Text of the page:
Solid state aspects of oxidation catalysis

Share/Save/Bookmark

Gellings, Paul J. and Bouwmeester, Henny J.M. (2000) Solid state aspects of oxidation catalysis. Catalysis Today, 58 (1). pp. 1-53. ISSN 0920-5861

[img]PDF
Restricted to UT campus only
: Request a copy
1067Kb
Abstract:The main subject of this review is the consideration of catalytic oxidation reactions, which are greatly influenced by solid state effects in the catalyst material. Emphasis is laid upon the correlation between the presence of mobile ionic defects, together with the associated ionic conductivity, and the catalytic performance. Both total and selective oxidation reactions and oxidative conversion reactions are considered. Well-known examples of such behaviour include oxidative methane conversion with lanthanide oxides, carbon monoxide oxidation on fluorite type catalysts, selective olefin oxidation using vanadia based catalysts, etc. Furthermore, because oxygen exchange between gas and solid is always part of the oxidation process, this is considered too.

The discussion of the application of the solid oxides under consideration to practically important oxidation processes, together with the influence thereon of their solid state properties, forms a major part of this review. Computational modelling and simulation of catalyst structure and behaviour is also considered.

Special attention is given to the potentialities offered by using ionic and mixed conducting oxides either as the electrode material in a solid electrolyte fuel cell (SOFC) or as a separating, dense membrane in a ceramic membrane reactor. The use of porous membranes in such reactors is also taken into consideration. On the one hand these may be used to study the above relationship between catalytic behaviour and solid state properties, on the other hand to obtain a reactor configuration allowing better use of reactants and/or catalysts. Besides the controlled supply of (or removal) of oxygen to (or from) the side where the catalyst and the reactants are located, a promising feature of both experimental approaches is that the oxygen flux may alter the relative presence of different oxygen species (O2,O,O2−,O22−,O3−,O−, etc.) on the catalyst surface. In this way species are provided having a strong influence on the selectivity for partial oxidation reactions and oxidative conversion reactions.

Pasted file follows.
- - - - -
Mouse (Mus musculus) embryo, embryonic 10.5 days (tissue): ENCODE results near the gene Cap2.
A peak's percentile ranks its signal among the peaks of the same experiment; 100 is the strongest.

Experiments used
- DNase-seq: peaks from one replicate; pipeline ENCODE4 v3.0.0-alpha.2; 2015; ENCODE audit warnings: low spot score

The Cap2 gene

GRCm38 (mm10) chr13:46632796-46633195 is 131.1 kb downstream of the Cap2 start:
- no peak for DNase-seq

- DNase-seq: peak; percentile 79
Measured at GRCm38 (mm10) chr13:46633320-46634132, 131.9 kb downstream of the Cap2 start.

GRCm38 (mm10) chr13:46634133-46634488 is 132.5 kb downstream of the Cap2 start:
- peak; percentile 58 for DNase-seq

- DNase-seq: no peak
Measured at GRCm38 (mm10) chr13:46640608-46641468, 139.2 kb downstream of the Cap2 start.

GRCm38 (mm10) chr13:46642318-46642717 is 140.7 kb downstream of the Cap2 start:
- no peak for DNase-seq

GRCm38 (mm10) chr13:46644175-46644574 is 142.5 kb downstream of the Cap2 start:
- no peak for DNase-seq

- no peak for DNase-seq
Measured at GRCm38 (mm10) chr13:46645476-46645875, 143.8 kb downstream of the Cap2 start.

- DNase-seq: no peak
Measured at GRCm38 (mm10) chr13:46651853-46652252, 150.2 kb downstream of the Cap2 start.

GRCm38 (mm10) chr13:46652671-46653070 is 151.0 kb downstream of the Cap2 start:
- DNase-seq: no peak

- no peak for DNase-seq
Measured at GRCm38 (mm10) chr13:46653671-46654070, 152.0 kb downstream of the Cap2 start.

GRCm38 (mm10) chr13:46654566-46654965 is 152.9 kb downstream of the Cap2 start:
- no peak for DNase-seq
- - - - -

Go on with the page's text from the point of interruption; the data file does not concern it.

Item Type:Article
Copyright:© 2000 Elsevier Science
Faculty:
Science and Technology (TNW)
Research Group:
Link to this item:http://purl.utwente.nl/publications/10145
Official URL:http://dx.doi.org/10.1016/S0920-5861(00)00240-6
Export this item as:BibTeX
EndNote
HTML Citation
Reference Manager

 

Repository Staff Only: item control page

Metis ID: 105516